July 07, 2016


Come Home, Angus. By Patrick Downes. Illustrations by Boris Kulikov. Orchard Books/Scholastic. $17.99.

Little Wing Learns to Fly. By Calista Brill. Illustrated by Jennifer A. Bell. Harper. $17.99.

Lola Knows a Lot. By Jenna McCarthy. Illustrated by Sara Palacios. Balzer+Bray/HarperCollins. $17.99.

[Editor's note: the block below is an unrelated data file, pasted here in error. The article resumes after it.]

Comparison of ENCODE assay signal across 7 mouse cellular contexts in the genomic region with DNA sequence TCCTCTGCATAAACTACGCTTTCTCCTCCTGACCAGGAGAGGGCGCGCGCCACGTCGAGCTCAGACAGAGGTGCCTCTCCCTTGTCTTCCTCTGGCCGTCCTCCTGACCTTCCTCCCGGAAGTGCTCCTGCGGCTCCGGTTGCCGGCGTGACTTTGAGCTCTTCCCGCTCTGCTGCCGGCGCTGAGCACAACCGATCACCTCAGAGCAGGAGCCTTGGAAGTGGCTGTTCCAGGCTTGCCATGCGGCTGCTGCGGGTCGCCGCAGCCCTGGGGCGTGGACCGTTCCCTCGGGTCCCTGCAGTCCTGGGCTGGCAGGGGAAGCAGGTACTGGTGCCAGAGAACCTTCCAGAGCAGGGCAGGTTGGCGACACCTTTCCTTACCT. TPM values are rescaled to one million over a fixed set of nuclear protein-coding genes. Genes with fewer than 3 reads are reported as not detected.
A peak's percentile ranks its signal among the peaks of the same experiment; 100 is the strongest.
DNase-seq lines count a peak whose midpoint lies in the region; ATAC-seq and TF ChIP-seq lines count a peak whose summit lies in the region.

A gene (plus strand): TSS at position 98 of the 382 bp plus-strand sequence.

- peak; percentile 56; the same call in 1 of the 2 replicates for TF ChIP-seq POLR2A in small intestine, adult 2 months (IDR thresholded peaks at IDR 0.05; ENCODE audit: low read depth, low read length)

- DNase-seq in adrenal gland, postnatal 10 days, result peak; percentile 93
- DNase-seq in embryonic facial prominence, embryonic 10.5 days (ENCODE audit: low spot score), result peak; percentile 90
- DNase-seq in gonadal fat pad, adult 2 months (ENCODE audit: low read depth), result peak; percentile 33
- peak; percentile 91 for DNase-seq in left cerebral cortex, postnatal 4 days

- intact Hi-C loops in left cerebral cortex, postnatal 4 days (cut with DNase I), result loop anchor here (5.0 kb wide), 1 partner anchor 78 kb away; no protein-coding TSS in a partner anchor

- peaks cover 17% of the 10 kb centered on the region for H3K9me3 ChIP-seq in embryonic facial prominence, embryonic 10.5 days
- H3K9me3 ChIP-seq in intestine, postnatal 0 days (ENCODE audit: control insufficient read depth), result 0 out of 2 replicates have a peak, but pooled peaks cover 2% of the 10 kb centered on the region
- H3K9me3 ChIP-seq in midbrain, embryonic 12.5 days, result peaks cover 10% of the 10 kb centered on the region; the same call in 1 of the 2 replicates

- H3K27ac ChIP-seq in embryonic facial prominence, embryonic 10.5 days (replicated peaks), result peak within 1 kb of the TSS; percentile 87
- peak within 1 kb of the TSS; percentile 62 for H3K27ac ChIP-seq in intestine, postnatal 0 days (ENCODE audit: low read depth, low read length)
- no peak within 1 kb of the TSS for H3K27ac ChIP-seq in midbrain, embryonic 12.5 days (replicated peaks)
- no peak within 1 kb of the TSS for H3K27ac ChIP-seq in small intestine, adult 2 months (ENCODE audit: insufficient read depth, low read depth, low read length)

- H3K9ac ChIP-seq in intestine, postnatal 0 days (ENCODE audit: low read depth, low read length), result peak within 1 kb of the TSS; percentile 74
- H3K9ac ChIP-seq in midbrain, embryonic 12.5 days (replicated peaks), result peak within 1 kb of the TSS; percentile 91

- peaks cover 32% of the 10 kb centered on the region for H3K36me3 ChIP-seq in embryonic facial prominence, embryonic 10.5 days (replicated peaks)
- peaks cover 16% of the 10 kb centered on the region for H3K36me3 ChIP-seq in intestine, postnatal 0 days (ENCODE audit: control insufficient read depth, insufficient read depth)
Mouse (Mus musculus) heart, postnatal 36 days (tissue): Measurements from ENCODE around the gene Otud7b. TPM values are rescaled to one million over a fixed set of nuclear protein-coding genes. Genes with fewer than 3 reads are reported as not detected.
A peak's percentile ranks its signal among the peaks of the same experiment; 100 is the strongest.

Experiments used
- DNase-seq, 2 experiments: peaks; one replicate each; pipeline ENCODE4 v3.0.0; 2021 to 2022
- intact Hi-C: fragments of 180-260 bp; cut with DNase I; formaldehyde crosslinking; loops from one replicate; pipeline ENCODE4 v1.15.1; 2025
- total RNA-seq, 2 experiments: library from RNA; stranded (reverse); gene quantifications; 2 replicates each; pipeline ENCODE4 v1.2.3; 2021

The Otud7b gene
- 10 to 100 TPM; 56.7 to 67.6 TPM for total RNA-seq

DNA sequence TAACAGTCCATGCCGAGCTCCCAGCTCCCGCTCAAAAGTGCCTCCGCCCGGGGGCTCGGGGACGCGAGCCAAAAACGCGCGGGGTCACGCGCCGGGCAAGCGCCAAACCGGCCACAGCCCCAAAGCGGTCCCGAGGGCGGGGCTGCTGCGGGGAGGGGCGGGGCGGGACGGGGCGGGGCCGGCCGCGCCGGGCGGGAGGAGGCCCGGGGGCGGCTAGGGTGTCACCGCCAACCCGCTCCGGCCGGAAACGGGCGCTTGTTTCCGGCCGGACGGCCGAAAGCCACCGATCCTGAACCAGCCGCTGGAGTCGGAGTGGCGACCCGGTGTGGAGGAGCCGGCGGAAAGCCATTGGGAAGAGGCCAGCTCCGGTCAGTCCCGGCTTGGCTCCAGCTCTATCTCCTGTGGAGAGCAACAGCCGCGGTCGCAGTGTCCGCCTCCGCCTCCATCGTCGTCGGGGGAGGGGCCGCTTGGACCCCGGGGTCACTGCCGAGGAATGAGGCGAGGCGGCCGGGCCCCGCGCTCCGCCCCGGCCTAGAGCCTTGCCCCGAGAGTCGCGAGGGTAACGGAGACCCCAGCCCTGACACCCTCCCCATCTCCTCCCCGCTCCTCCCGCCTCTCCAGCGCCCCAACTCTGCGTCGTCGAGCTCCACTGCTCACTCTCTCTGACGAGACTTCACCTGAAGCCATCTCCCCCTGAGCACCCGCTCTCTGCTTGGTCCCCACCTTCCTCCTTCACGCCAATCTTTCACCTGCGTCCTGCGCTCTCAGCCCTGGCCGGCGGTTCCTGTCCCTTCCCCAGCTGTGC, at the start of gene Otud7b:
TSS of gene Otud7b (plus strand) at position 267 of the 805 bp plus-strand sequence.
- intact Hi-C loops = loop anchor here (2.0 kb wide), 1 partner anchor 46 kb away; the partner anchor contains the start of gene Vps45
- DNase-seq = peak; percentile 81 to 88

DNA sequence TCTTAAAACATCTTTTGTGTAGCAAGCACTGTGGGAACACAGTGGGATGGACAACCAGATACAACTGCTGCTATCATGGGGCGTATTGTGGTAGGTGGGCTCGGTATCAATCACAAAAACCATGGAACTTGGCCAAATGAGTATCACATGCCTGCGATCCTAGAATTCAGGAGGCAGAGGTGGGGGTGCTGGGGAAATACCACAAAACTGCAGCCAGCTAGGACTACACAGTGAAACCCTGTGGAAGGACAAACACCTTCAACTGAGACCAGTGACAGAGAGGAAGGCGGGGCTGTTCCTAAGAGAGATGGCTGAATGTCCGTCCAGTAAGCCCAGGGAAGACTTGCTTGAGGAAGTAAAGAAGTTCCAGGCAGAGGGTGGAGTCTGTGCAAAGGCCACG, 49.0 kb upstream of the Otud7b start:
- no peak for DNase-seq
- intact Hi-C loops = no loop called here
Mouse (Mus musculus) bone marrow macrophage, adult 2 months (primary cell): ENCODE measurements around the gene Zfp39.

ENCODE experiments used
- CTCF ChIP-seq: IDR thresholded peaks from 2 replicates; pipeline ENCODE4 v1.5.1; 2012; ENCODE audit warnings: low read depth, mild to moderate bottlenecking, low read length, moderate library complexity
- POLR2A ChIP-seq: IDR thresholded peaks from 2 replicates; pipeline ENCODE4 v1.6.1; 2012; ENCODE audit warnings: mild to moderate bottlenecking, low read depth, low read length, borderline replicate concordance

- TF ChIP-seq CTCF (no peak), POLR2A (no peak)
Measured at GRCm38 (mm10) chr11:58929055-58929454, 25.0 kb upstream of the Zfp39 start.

A little boy’s outsized sulk and tantrum take him on an adventure that turns out to be bigger than he bargained for in Patrick Downes’ Come Home, Angus. Angus wakes up in a really bad mood, for no particular reason – it happens sometimes. But as Boris Kulikov shows in his exceptionally clever illustrations, this is one big bad mood: Angus is so full of it that he barely fits in his bed. And Angus grows as his mood blossoms into an even worse one: he gets annoyed at his pet dachshund, his canary and his cat, speaking to them in sharp tones, and by the time he sits down for breakfast, he tells his mother that the pancakes are “too skinny” and besides, he will not apologize to the animals for yelling at them. His mother insists, and Angus’ temper grows so big that it and he fill the whole room as he holds his head and stomps his feet and gets “madder than mad” and says he will not live in the house anymore. And off he goes, his giant-sized steps quickly taking him to his room for his backpack, underwear, socks, a book and a flashlight – and a stuffed gorilla, showing that he may be a big little boy but is still, beneath everything, a little boy. And Angus walks out the door and away, by now so large that he towers over all the nearby buildings. But then, as he goes a second block from home, and a third and fourth and fifth, the buildings get much, much bigger – or Angus gets much, much smaller. Soon he realizes that he has “walked into a whole new world” where nothing is familiar, and he starts to become scared. He has no food – he forgot to pack any – and even though strangers pass by and smile at him or wave to him kindly, Angus becomes more deeply unhappy and homesick as the people walk “to and fro, to and fro, fast, fast, fast.” Angus has had enough, more than enough, when suddenly he sees his mother, who of course has been following him – with the family pets – all along. She has even brought Angus a sandwich – not exactly the way he likes it made, but by now he realizes what really matters, and is more than happy to sit and eat. Lesson learned – and, for that matter, lesson taught, if parents choose to discuss Come Home, Angus with children after reading it with them.